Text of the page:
Spanish pianist set to make a comeback at Miami Piano Festival

By David Fleshler

Claudio Martinez Mehner will perform Saturday night at the Miami International Piano Festival.

Claudio Martinez Mehner will perform Saturday night at the Miami International Piano Festival.

Just before a concert in Italy, the young Spanish pianist Claudio Martínez Mehner began to experience pain in his right arm after an intensive session of practice.

He forced himself through a performance of Prokofiev’s Piano Concerto No. 2 with the aid of a steroid injection, but the pain worsened. After two years of seeking treatment, including experiments with alternative therapies, he stopped performing completely in 1997 and moved to New York, working as a translator in Spanish and German.

The interruption of his career was to last seven years.

“I was waiting for the big depression everybody told me would arrive, but it never arrived,” he said in a telephone interview from his home in Madrid, where he teaches at the Escuela Superior de Música Reina Sofía. “I believe there was a psychosomatic element.

“I was pushed into a solo career, which I felt at the time I did not deserve. I was–I don’t know– lucky or unlucky enough to win three international competitions. I was very happy when this forced me to stop.”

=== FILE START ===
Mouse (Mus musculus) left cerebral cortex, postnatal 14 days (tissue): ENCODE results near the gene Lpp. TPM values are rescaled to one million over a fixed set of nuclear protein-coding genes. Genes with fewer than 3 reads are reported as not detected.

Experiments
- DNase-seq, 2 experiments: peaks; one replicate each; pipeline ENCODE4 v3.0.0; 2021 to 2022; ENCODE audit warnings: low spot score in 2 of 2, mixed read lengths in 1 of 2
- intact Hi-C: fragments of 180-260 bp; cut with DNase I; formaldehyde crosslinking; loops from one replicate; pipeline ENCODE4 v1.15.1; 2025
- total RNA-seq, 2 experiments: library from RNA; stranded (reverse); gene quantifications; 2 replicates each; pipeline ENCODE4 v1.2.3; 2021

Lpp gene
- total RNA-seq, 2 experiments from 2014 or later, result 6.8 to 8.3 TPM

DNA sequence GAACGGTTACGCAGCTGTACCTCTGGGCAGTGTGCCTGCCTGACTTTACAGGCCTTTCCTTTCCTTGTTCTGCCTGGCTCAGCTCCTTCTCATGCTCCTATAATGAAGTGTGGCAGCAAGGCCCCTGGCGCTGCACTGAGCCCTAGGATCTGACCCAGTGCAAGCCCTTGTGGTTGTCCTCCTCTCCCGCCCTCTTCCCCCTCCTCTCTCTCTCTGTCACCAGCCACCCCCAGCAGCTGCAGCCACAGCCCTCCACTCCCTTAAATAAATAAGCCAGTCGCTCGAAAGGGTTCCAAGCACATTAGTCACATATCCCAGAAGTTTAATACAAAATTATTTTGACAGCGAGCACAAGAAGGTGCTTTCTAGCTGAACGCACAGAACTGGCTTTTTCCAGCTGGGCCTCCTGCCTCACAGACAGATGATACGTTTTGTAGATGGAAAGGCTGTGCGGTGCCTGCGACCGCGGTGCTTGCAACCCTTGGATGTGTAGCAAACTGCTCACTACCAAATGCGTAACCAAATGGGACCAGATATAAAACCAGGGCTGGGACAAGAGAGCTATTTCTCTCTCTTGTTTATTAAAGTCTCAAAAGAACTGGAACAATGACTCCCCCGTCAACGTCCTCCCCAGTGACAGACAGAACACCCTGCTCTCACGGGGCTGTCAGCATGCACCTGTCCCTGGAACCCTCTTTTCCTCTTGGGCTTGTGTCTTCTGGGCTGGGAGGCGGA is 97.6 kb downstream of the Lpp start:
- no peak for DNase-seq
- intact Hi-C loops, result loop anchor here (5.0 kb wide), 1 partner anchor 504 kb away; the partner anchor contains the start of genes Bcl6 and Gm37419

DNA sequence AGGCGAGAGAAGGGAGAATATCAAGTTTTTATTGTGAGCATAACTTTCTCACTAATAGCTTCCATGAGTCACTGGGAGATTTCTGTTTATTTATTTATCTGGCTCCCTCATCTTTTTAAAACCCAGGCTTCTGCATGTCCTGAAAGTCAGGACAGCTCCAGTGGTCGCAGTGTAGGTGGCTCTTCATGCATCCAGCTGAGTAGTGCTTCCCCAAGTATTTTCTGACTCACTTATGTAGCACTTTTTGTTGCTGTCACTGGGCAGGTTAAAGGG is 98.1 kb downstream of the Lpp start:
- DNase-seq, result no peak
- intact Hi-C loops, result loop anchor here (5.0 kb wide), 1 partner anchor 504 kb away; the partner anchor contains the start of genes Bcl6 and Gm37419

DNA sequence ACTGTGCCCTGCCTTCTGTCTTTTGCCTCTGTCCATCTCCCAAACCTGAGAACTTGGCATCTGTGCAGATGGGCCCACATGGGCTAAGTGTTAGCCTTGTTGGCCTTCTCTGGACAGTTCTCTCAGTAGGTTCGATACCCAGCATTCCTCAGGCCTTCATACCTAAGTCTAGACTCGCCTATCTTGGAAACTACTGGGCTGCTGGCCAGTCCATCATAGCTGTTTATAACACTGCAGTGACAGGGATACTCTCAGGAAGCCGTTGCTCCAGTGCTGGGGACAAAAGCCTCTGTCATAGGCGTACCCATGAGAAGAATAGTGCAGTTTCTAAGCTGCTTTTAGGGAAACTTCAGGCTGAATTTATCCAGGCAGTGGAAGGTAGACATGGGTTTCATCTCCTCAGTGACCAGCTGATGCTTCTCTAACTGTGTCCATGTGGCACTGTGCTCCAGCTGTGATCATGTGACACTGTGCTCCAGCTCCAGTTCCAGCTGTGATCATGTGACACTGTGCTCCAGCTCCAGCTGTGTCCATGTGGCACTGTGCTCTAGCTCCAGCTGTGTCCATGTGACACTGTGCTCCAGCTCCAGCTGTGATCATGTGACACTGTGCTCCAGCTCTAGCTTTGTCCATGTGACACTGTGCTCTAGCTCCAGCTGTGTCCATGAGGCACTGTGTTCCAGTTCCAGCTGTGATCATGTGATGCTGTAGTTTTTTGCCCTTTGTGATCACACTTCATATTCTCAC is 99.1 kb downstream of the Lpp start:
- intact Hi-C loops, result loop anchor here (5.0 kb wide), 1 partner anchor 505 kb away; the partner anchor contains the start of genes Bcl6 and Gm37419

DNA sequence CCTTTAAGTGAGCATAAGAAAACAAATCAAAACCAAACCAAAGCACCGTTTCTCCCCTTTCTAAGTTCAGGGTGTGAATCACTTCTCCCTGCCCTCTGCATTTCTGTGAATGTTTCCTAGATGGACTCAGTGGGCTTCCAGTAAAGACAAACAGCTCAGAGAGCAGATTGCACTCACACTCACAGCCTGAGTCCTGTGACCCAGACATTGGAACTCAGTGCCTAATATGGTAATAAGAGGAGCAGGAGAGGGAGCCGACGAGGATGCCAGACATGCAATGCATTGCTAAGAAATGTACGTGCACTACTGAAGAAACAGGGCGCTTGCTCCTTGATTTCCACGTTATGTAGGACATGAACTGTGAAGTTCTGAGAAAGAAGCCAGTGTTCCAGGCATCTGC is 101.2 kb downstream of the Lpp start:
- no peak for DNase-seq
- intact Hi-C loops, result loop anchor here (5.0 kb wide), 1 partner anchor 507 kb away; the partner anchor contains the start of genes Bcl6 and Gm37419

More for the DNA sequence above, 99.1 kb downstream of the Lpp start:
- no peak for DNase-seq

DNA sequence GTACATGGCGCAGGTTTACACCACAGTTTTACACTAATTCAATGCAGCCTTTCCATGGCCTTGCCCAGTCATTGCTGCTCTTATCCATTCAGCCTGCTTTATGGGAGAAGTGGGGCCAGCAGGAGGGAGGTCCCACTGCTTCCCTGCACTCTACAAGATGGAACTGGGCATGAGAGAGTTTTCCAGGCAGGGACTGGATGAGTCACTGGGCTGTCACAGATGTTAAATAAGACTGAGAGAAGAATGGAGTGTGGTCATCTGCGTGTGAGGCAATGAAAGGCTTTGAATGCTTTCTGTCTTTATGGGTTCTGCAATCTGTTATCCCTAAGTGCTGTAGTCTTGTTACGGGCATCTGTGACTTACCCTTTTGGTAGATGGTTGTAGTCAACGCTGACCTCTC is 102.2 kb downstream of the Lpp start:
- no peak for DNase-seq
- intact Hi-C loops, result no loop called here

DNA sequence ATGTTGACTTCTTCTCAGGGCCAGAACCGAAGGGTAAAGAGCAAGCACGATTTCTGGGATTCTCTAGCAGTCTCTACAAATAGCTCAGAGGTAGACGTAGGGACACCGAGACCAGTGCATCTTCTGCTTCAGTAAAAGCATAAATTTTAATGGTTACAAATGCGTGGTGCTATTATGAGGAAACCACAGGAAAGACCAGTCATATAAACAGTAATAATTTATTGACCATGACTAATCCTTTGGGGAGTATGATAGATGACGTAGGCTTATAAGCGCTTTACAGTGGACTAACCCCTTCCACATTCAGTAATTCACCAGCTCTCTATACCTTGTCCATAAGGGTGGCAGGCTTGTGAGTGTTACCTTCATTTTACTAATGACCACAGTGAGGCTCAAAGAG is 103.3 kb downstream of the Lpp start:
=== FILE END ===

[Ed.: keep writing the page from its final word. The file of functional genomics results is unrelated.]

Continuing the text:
Now back on the concert stage, Martinez Mehner will make his Miami debut Saturday night at the Miami International Piano Festival.

Held from May 13 to 16 at the Lincoln Theatre in Miami Beach, the Discovery Series events will include concerts, a film about child prodigies and a panel discussion on career paths. A four-pianist, 13-work recital will pay tribute to Chopin and Schumann, two 19th century masters of solo piano composition. Performers will arrive from China, Russia, Spain and the United States to play for an audience of hard-core listeners fascinated by this half-ton, 88-key wonder of instrumental technology.

“My audience is very different,” said Giselle Brodsky, the pianist who co-founded and serves as artistic director of the festival. “When they come to hear our concerts, you don’t hear a pin drop. You don’t hear anyone applauding between movements. They’re real connoisseurs.”